Connecticut enjoyed a great railroad building era from the 1840s to the turn of the 20th century. This trail which began as the Hartford, Providence and Fishkill line from Hartford to Willimantic via Manchester was completed in 1849. Six years later in 1855 it was the longest the east-west line in the state. By 1884 the line had become the Eastern Division of the New York and New Haven Railroad and a ticket would get you from Hartford to Willimantic in 65 minutes.
Hand labor, big time initiative, and bigger dreams led to the statewide pattern of rail beds that all but crisscrossed Connecticut. But with the increased proliferation of the automobile in the early 1910s and the increased personal mobility and growing road infrastructure that it brought, rails soon peaked with passenger flow, maintained themselves for a while with the freight trade and by the 1960s saw the end of what had been a vast rail based transportation era.
Today: As the railroad that once connected Hartford to Manchester, Vernon, Bolton, Andover and Willimantic became abandoned, weedy growth took over from lack of use. And as with so many rail lines, the war efforts demanded the steel of the rails and they were removed for scrap value. Fortunately for today’s trail users the rail beds are much more difficult to erase from the landscape than the rails and ties, and conservation efforts through the years have yielded the many rail-trail systems we have today.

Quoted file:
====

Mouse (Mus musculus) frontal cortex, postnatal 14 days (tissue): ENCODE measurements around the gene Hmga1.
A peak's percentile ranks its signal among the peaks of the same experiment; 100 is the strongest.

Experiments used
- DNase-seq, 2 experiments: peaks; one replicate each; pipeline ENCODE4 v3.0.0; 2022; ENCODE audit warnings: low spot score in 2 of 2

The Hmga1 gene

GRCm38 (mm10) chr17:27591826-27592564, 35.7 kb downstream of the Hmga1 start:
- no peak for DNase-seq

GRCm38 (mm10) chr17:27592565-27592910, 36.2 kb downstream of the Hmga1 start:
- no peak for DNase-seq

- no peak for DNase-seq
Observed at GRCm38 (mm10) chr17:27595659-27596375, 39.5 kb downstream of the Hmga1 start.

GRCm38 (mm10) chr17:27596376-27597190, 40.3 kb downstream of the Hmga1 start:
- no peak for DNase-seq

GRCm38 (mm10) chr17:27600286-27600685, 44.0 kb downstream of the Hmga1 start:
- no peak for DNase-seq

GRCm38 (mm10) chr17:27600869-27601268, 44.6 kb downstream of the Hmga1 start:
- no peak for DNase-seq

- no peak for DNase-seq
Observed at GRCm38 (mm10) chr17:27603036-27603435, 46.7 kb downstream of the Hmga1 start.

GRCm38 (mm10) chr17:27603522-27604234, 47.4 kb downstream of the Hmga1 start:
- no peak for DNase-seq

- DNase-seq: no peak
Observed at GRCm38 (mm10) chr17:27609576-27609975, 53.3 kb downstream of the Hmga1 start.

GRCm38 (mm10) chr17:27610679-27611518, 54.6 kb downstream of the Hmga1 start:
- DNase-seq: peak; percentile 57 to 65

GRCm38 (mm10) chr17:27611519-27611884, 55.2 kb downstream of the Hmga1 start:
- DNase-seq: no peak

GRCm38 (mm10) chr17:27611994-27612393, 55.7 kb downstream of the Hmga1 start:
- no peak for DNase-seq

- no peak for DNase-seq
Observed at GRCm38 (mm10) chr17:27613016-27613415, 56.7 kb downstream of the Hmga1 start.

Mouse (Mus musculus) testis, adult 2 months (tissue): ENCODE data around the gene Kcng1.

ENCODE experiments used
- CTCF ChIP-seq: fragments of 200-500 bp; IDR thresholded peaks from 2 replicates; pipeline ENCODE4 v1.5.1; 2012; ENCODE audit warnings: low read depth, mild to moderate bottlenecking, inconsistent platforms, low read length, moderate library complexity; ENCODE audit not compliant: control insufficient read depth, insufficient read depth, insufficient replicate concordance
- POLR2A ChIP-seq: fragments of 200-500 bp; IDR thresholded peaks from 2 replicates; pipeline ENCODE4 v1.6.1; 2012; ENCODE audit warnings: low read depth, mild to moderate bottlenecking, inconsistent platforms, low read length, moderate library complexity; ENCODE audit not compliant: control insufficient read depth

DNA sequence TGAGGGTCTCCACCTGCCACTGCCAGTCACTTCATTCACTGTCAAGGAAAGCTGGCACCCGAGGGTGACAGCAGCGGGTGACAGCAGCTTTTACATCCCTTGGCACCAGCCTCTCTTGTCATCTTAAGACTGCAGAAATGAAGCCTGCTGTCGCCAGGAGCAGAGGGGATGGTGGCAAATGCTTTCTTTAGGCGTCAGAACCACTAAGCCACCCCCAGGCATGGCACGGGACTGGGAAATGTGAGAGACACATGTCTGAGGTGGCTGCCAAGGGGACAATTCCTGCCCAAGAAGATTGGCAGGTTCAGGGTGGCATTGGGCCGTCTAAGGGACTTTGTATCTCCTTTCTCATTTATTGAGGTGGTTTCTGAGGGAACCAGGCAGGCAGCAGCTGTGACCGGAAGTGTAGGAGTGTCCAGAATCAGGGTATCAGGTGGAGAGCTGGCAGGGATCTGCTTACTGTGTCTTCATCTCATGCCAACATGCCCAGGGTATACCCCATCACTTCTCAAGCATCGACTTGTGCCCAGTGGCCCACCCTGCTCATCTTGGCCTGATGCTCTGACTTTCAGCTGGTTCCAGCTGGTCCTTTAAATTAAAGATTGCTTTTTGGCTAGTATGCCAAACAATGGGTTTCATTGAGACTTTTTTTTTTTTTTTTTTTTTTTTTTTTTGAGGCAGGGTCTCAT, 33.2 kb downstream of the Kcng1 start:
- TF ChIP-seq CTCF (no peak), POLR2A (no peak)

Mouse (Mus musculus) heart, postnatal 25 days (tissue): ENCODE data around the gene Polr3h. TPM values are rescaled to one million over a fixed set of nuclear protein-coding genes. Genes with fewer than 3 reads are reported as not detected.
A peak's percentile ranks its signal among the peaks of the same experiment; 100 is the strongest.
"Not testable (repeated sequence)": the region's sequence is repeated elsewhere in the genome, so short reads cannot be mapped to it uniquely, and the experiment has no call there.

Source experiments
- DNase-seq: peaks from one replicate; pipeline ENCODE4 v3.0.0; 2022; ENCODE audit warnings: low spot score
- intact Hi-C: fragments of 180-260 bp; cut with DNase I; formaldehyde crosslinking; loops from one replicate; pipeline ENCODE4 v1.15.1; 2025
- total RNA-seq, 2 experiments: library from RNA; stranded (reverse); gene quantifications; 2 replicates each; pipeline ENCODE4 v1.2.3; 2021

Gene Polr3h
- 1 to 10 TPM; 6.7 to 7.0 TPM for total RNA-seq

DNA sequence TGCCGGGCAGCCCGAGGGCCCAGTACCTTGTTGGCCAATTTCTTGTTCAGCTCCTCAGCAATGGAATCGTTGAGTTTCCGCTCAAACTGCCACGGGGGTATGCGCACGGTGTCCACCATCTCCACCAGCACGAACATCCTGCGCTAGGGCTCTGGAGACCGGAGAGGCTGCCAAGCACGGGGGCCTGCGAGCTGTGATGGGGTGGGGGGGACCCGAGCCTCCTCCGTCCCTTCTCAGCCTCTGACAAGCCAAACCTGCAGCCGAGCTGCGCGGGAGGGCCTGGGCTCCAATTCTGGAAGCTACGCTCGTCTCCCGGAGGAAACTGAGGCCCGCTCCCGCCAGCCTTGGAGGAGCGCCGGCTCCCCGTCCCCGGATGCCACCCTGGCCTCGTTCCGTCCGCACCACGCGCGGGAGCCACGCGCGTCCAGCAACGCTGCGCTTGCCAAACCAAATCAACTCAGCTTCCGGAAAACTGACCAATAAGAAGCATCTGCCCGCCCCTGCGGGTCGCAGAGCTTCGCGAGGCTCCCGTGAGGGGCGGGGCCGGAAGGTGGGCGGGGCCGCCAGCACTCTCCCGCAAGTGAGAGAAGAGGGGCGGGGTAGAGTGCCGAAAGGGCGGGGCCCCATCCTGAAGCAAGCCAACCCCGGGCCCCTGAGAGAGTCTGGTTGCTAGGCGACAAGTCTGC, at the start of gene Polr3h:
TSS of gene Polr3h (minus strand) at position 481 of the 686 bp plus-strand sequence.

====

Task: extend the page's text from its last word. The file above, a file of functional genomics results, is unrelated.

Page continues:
The 20 plus miles of the Hop River Trail, like many trails of this length, passes through or abuts many preserved open areas. This is especially true for the western sections of the trail where development has put more pressure on the land and preservation efforts have maintained precious open space. Thus, in Vernon for a mile and a half the trail abuts the Belding Wildlife Area and passes through Valley Falls Park, and in Bolton the trail passes through both Bolton Notch and Hop River state parks along with some municipal open space for an additional mile and a half.
East of these towns, in Andover and Columbia, the trail is more remote passing through woodlands, along the edges of fields and crossing and abutting the Hop River. Add to these attributes the workmanship of the stone cuts, the low land “fills” and the remaining stone work of water crossings, and for a quiet, scenic and historic outing, the Hop River State Park Trail is hard to beat.